Design Without Boundaries – Ryosuke Fukusada

by Margie T Logarta

Left : Ryosuke Fukusada, Right : ALYSOID Suspension Lamps

They say: “Father knows best,” and in product designer Ryokosuke Fukusada’s case, that belief hit bull’s eye when his dad Yoshiaki Fukusada advised his offspring to consider a career in design. The younger Fukusada, who is based in Kyoto, after several years in Milan with the prestigious firm of Patricia Urquiola, is now firmly part of Japan’s constellation of rising design novas.

The mop-haired 37-year-old recalls: “I have always loved drawing and crafting since I was a child. When I was 17 and had to choose the course for my future career, I decided to work in the design field because it could offer a job that made use of my skills. And my father also recommended it – I guess he knew what would suit me.”

From Kanazawa College of Art (1998 to 2002), Fukusada went to work for Sharp Corporation for five and a half years, assigned to the consumer electronics products division. The experience, he described as “a great fortune to have had the chance to go through it,” even if the projects meant churning out mass-produced items and dealing with a lot of people. The freedom to design may have tended to be “low”, but Fukusada looks back on those years for the education he received.

Once Fukusada felt he had mastered all the steps of the design process came the itch to try his hand at doing interiors, and no place would do to soak up this ethos but Europe, Italy specifically. “Italy is one of the leading producers of interiors and accessories in Europe. Also, I admire the work of Achille Castiglioni and Bruno Munari.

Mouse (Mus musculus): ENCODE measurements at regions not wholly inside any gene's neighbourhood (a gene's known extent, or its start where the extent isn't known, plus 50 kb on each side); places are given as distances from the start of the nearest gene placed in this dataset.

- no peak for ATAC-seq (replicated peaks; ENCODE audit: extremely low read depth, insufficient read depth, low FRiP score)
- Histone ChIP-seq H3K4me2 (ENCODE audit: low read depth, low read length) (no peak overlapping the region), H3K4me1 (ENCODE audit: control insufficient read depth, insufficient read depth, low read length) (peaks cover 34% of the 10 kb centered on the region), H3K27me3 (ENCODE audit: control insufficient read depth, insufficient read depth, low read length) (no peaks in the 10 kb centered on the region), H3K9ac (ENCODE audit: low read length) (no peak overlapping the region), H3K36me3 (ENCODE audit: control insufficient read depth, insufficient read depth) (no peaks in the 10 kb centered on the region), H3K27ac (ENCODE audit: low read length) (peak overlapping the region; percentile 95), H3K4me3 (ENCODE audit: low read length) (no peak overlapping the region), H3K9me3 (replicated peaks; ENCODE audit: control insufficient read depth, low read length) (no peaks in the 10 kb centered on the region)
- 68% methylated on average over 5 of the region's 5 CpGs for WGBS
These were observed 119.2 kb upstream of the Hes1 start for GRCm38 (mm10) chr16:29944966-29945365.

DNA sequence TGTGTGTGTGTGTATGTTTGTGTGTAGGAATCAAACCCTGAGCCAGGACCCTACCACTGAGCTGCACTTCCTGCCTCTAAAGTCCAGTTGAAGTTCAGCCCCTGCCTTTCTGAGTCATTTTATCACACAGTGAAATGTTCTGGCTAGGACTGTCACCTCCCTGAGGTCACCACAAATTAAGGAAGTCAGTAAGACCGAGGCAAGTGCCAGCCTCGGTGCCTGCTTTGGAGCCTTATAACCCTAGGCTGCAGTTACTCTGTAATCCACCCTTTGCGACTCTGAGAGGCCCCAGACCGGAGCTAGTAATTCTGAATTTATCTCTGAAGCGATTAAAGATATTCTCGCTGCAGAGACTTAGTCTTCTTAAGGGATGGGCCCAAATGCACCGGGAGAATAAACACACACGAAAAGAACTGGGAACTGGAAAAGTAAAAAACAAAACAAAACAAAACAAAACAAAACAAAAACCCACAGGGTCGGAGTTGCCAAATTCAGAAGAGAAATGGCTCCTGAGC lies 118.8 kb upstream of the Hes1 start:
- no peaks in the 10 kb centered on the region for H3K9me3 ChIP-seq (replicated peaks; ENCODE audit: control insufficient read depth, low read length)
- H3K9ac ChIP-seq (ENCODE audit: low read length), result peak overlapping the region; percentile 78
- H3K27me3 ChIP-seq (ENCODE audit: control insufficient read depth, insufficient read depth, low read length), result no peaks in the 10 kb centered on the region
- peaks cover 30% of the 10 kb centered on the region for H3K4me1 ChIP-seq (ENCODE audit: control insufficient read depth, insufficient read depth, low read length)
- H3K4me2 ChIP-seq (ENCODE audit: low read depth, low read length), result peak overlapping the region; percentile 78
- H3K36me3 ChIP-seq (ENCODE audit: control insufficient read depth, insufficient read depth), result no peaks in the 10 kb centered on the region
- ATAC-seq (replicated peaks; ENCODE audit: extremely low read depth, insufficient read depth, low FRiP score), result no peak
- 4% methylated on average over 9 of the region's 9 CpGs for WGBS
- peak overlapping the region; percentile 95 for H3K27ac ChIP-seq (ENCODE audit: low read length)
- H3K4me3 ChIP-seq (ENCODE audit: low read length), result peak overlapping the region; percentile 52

“My Italian experience has expanded my perspective. The ability to use materials and colors has also increased. It was in Italy where I resolved to open my own design studio.” Fukusada graduated from Domus Academy with a Masters Degree in Interior and Living Design.

Fukusada’s drive and talent did not go unnoticed in Italy. He was hired by the globally renowned, Spanish born Patricia Urquiola, who made him assistant designer for product design. He held this plum post in her Milan headquarters from 2008 to 2012, the year he finally succumbed to setting up his own atelier in Kyoto.

He chose the ancient city as his base since he was familiar with the local craftsmen whom he had worked with during his Urquiola stint. “This made it convenient, and another reason for setting up in Kyoto was that the city has retained many of its old structures and traditions. As a designer, I find this stimulating.”

Being Japanese with an extensive overseas tour of duty has had multiple benefits, which Fukusada uses with both overseas and local clientele. “I usually incorporate my culture and identity as a Japanese in the foreign projects, and my Italian experience in projects for Japanese companies.” In addition, he has teamed up with Portugese designer Rui Pereira, “where we attempted to create new value by fusing our own cultures and backgrounds.”

His other approach is to use material most typical in the manufacturer’s country of origin, for example, for the outdoor furniture line of Thai company Deesawat, teakwood was chosen. For the German light bulb maker Ledon, he conceptualized and executed the “impossible” – he created a light bulb from wood, wrapping an LED bulb in a thin layer of pine. The resulting product looks solid when off, but when switched on, a warm, red glow shines through the wood’s natural rings and markings.